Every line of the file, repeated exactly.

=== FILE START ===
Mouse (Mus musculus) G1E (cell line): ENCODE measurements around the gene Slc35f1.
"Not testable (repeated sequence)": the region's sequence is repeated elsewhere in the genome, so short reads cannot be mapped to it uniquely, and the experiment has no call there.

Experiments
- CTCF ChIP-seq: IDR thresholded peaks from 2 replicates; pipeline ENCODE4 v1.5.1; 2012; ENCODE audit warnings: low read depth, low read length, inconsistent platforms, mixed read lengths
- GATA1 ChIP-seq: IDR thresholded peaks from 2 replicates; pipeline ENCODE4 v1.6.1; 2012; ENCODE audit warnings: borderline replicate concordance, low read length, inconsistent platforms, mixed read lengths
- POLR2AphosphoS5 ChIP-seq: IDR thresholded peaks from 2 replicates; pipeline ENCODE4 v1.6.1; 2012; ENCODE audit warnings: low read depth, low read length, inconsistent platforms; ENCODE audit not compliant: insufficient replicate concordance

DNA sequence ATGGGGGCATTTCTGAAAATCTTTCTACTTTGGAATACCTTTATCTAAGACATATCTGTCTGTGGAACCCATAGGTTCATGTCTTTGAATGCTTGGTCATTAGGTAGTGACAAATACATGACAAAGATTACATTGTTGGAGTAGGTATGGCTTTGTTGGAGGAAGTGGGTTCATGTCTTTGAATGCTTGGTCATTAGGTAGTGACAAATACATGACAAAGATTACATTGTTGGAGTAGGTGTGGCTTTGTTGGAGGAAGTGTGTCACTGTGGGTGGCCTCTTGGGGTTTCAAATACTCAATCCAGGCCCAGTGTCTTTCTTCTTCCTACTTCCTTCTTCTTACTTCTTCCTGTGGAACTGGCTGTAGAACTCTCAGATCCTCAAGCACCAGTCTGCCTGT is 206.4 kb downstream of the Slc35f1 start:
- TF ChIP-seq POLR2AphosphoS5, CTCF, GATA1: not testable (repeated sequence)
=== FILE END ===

Mouse (Mus musculus) G1E (cell line): ENCODE measurements around the gene Slc35f1.
"Not testable (repeated sequence)": the region's sequence is repeated elsewhere in the genome, so short reads cannot be mapped to it uniquely, and the experiment has no call there.

Experiments
- CTCF ChIP-seq: IDR thresholded peaks from 2 replicates; pipeline ENCODE4 v1.5.1; 2012; ENCODE audit warnings: low read depth, low read length, inconsistent platforms, mixed read lengths
- GATA1 ChIP-seq: IDR thresholded peaks from 2 replicates; pipeline ENCODE4 v1.6.1; 2012; ENCODE audit warnings: borderline replicate concordance, low read length, inconsistent platforms, mixed read lengths
- POLR2AphosphoS5 ChIP-seq: IDR thresholded peaks from 2 replicates; pipeline ENCODE4 v1.6.1; 2012; ENCODE audit warnings: low read depth, low read length, inconsistent platforms; ENCODE audit not compliant: insufficient replicate concordance

DNA sequence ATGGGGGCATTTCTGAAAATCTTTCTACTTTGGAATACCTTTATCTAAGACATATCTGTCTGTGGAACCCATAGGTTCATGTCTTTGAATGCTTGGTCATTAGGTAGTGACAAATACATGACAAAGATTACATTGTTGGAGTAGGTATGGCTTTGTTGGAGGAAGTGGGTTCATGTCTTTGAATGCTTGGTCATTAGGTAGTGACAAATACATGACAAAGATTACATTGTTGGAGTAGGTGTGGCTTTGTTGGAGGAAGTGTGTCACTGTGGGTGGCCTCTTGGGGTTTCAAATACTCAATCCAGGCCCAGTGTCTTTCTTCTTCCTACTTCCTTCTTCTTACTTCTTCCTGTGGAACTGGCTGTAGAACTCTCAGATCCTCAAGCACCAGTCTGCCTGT is 206.4 kb downstream of the Slc35f1 start:
- TF ChIP-seq POLR2AphosphoS5, CTCF, GATA1: not testable (repeated sequence)